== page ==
To Kill a Mockingbird
Are kids just the mini-me versions of the adults they will become, or is something substantial lost—or gained—in the transition to adulthood? And how does that process work, anyhow? To Kill a Mockingbird shows a child's perspective on adult events, and suggests that while children aren't just adults in miniature, they also aren't what adults imagine or misremember children to be. You gain a little and you lose a little as you grow up, and some of the abilities that disappear—like fairness, compassion, and a critical way of looking at the world—are well worth trying to keep.
Questions About Youth
- How does the novel think of children as different from adults? Are there any adults who have child-like perspectives? How about children with adult outlooks?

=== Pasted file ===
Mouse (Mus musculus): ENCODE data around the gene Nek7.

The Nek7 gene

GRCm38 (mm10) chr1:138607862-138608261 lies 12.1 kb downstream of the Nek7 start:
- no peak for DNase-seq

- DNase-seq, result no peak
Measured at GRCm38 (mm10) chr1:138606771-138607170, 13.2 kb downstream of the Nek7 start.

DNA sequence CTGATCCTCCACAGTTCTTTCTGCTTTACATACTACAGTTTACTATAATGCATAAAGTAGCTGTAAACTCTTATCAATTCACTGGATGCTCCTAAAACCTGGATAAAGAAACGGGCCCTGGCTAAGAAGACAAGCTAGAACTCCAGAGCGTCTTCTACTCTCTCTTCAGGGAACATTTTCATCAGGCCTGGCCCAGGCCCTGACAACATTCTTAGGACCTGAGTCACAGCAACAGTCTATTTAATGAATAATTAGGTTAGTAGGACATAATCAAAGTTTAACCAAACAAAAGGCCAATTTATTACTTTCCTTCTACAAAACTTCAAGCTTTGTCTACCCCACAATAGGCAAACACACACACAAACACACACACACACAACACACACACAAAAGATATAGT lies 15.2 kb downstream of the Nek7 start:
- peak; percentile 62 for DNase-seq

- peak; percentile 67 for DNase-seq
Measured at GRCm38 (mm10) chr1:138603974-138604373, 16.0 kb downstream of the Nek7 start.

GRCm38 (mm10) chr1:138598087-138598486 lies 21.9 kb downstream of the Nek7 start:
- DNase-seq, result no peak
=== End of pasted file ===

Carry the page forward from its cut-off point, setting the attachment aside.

- What difference does it make to the novel that it's narrated from a child's perspective? How would the book be different if an adult perspective was dominant?
- According to the novel, what happens in the process of growing up? What factors determine what kind of adult a child becomes?
- Is identity fixed in childhood, or can it change over time?
Chew on This
The children have an innocent perspective that reveals what the adults don't see.
The novel associates children with fairness to suggest that a sense of justice is innate, not learned, and therefore adults must have learned to be unjust.